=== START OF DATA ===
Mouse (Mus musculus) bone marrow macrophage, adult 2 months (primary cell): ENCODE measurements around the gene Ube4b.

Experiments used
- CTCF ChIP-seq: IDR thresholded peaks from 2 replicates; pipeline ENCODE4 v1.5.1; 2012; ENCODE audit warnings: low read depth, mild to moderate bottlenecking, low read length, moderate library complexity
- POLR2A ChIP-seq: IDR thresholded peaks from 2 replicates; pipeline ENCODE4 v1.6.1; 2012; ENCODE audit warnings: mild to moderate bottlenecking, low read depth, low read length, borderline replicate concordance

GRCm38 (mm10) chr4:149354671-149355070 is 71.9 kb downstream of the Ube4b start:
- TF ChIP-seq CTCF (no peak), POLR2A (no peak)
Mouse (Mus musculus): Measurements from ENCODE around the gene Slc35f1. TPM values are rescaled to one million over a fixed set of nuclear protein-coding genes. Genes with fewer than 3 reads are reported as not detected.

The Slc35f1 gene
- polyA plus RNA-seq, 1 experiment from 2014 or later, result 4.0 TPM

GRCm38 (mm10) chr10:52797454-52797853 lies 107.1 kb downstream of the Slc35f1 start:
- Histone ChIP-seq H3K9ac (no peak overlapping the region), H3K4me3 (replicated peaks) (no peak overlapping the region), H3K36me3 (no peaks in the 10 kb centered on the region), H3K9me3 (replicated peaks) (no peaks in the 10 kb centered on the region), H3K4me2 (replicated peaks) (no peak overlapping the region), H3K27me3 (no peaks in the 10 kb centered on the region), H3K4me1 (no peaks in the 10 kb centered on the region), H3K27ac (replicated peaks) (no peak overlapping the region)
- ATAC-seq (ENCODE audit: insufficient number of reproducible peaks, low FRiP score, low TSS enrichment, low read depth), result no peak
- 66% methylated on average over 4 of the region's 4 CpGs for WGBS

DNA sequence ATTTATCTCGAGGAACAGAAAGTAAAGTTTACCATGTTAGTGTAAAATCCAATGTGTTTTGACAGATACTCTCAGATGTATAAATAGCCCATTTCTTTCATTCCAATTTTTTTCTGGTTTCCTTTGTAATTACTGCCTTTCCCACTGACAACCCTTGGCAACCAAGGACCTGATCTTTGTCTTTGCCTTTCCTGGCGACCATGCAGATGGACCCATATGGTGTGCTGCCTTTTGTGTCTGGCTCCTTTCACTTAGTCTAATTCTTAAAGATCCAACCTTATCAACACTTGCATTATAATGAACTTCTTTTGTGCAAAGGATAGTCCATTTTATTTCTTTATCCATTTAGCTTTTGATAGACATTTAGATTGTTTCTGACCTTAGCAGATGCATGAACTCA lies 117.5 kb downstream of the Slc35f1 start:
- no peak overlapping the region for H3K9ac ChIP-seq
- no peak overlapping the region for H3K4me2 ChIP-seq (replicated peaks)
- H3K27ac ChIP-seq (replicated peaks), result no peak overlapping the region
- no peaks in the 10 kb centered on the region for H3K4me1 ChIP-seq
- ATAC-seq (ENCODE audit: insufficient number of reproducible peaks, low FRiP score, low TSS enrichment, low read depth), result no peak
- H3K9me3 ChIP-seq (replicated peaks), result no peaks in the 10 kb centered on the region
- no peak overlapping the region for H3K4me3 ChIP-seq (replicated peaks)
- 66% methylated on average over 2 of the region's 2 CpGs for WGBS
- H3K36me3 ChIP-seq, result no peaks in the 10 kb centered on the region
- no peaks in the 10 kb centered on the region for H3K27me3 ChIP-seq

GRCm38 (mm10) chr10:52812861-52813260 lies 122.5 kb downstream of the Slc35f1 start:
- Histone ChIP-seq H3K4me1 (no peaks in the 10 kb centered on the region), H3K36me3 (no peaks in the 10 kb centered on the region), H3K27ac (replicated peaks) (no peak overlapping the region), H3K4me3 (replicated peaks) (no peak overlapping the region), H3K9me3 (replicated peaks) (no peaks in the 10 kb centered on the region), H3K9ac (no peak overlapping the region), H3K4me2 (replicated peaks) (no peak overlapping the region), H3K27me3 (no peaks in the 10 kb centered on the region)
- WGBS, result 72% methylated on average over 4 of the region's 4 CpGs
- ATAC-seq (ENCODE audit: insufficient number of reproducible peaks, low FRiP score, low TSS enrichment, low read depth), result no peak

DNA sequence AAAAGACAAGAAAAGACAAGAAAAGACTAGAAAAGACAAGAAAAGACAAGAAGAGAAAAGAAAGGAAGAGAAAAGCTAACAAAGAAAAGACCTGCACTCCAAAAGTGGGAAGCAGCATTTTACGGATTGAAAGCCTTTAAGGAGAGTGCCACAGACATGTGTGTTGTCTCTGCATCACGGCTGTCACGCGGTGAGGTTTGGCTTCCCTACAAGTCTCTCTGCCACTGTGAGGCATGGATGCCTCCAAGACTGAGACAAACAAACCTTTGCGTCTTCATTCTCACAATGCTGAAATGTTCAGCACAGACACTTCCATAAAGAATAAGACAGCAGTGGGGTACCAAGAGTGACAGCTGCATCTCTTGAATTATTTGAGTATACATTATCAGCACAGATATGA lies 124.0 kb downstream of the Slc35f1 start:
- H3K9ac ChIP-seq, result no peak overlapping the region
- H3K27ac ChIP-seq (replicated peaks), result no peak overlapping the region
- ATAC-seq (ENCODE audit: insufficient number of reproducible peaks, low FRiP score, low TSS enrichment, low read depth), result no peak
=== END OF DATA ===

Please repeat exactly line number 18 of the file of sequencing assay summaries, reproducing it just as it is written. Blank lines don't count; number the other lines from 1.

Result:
- no peaks in the 10 kb centered on the region for H3K4me1 ChIP-seq